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Balancing act between regulatory necessity and economic efficiency
Since January 2018, the mandatory minimum liquidity coverage ratio has been set to 100%. Stockpiling high-quality liquid assets, however, has immediate economic consequences: the lower return on these assets is an additional burden on the already limited earning power of financial institutions in the persistently low interest rate phase. The balancing act is to keep the LCR slightly above the minimum ratio and to maintain this at all times. Audits also show the understandable expectation of the supervisory authority whereby a higher LCR volatility also results in a higher internal LCR limit.
An efficient LCR management therefore requires an LCR which is as stable as possible and has a high LCR forecast quality. Assessing the LCR volatility must also take into account intra-month effects which, in our experience, and especially in many smaller institutions, is only carried out to a very limited extent. The natural volatility of the LCR depends on the institution’s specific business model as well as the product structure and design. In practice, however, we often observe that some institutions, especially smaller ones, have only implemented basic LCR forecasting or none at all. But even larger institutions experience considerable problems in achieving a sufficient forecast quality. Forecasting the LCR with artificial intelligence (AI) enables a significant improvement in LCR forecast quality and consequently LCR management.
Significant positive effect on profit when using AI for LCR forecasting
Using AI for LCR forecasting offers three major benefits:
- Economic benefit
The primary economic benefit results from the fact that more accurate LCR forecasting allows the selection of a lower internal target LCR while ensuring compliance with the minimum liquidity coverage ratio. Reducing the portfolio of LCR-eligible assets enables higher-return investments and the early initiation of management measures. A longer planning horizon expands the universe of possible management tools and generates cost advantages for the selection and implementation of measures.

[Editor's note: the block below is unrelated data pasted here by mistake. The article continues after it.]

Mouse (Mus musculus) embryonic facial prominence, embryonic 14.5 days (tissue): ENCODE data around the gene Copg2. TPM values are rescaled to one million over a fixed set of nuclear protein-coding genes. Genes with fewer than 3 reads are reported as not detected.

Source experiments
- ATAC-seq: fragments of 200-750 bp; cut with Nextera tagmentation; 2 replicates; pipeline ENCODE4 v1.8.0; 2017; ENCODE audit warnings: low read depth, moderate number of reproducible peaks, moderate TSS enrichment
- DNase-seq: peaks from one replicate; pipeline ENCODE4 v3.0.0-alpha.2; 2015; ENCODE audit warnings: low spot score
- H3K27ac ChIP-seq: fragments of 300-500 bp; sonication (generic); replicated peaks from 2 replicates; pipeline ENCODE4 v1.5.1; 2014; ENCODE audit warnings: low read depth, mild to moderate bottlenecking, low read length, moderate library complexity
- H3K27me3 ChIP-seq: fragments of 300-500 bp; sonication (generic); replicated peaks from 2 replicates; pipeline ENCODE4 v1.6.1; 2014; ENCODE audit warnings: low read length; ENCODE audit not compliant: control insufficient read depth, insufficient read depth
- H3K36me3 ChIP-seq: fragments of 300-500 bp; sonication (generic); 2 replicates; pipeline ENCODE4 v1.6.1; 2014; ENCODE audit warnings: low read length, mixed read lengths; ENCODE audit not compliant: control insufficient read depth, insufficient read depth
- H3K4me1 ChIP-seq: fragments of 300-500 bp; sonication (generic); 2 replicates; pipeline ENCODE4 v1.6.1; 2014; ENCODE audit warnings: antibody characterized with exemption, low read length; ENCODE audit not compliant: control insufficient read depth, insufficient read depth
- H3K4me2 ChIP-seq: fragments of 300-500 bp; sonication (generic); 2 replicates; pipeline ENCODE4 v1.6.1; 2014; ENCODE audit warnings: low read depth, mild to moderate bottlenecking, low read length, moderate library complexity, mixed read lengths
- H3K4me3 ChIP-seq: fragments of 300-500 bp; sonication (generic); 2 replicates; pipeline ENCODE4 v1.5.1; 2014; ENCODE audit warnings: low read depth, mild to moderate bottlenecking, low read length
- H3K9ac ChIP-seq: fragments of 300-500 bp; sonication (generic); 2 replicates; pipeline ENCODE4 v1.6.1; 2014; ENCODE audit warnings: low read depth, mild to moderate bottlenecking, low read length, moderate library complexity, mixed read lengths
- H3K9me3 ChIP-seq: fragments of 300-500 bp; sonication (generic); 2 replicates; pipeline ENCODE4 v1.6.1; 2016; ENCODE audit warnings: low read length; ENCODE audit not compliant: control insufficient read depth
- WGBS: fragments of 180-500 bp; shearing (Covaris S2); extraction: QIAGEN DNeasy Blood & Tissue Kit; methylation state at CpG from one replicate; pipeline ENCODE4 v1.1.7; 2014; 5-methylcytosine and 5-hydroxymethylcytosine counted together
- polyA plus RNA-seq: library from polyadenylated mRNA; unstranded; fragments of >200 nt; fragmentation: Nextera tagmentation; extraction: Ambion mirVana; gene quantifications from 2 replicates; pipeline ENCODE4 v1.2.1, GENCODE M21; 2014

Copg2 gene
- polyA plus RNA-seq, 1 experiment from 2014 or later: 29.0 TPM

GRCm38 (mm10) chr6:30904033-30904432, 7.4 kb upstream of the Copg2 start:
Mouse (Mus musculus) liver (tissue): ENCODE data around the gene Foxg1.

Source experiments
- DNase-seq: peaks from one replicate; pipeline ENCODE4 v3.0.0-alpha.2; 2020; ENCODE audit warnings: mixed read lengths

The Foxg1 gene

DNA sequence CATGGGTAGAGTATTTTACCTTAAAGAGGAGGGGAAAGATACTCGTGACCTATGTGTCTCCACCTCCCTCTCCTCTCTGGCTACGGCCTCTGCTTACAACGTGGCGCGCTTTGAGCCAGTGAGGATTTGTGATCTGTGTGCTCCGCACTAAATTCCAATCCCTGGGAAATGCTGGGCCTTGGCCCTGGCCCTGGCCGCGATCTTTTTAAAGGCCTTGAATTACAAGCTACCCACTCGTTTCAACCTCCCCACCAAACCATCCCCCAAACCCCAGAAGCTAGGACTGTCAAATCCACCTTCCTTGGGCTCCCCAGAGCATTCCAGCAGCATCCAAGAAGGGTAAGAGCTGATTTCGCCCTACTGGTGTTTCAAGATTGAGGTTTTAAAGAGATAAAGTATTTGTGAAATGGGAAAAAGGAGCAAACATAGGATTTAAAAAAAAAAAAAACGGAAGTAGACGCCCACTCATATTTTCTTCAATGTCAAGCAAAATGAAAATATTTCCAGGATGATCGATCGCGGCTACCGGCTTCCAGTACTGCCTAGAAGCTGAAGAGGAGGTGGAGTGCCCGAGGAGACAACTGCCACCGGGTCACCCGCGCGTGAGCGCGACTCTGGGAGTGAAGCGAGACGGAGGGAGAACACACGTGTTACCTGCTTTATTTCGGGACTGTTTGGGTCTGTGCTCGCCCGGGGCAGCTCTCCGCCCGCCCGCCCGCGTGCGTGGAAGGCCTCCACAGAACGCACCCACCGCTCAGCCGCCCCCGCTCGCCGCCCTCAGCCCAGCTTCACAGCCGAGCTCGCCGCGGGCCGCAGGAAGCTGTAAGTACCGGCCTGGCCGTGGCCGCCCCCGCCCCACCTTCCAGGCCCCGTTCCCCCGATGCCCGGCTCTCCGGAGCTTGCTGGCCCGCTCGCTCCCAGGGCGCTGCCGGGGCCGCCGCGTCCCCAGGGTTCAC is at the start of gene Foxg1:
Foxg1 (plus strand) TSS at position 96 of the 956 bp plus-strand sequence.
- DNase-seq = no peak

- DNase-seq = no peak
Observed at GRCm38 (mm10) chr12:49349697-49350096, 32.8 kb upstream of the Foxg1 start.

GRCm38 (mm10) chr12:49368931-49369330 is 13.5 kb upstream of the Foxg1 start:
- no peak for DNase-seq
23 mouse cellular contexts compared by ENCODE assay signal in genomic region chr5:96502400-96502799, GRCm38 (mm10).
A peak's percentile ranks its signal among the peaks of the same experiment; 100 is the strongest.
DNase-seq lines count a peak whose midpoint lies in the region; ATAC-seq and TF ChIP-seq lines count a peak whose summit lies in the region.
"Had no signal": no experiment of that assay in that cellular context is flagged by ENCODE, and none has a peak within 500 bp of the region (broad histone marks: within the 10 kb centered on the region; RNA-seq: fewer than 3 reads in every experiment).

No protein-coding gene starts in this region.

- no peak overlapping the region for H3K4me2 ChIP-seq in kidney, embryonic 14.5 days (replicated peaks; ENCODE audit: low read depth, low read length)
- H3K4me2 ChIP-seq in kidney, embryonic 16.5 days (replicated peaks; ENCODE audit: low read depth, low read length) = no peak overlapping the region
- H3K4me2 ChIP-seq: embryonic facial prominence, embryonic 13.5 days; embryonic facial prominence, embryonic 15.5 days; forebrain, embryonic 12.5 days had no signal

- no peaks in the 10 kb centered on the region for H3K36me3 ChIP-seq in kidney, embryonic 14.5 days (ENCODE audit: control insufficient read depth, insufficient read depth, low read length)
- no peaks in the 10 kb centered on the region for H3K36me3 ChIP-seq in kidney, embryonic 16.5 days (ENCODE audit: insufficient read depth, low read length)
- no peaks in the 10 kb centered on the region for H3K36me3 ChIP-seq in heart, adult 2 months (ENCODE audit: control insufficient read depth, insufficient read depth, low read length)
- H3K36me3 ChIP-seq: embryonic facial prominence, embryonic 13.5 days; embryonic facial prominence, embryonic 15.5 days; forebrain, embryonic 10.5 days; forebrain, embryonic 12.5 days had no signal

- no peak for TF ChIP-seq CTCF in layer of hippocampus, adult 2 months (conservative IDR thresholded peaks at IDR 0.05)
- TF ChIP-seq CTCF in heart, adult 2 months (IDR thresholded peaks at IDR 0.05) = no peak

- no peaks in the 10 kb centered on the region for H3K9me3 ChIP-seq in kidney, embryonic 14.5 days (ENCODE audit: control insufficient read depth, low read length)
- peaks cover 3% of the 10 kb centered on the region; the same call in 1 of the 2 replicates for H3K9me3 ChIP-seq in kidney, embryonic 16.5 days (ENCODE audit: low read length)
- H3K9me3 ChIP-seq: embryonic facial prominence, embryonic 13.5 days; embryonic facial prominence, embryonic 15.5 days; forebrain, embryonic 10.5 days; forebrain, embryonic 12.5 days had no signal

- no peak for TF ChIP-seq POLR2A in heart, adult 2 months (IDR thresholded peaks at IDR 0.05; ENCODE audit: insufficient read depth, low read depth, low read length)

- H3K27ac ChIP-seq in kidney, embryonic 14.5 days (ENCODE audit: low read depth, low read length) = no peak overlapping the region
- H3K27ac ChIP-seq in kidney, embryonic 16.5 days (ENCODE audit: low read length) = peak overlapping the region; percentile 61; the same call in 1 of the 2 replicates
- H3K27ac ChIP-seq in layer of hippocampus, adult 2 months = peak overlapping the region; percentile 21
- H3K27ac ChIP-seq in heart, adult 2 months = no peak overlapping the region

- SREP assessment and regulatory requirements
According to MaRiskand ILAAP, institutions are obliged to both identify liquidity squeezes at an early stage and forecast their development. Using AI increases the accuracy of LCR forecasts, which in turn allows institutions to adjust the LCR according to their internal LCR limit, thus reducing LCR volatility. Both aspects therefore have a positive effect on the normative perspective of ILAAP within the SREP.
- AI experience as a competitive advantage in digital transformation
The use of artificial intelligence is an essential part of the banking sector’s digital transformation process. Among other regulators Germany´s supervisory authority BaFin has also come to the same conclusion, as it increasingly deals with the topic itself and has signaled a clear interest and openness with regard to the most diverse areas of application. It is therefore important that banks keep abreast of developments and address the issue of artificial intelligence. They can, however, only succeed with the help of concrete use cases. Early adoption of AI is therefore likely to constitute an important competitive advantage.
In order to illustrate the economic benefits, the earnings potential was approximated with a simplified calculation example in Figure 1.
In the initial situation, the institution does not apply LCR forecasting, has an own investment portfolio of EUR 1.6 billion, liquid assets of EUR 1.5 billion, an internal LCR limit of 140% and a current LCR of 150%. In this situation, the total return, i.e. the combined return from the own investment portfolio and deductible central bank reserves, amounts to EUR 11 million. The institution then follows an experience-based approach (method 1). Based on historical data, they determine a forecast error of 15% in the experience-based estimate of net cash outflows. In order to ensure that the bank will meet the internal LCR limit, even in the event of an expected net outflow of 115% of the current net outflow, they must hold an additional EUR 110 million in liquid assets. This reduces the total return to only EUR 8 million.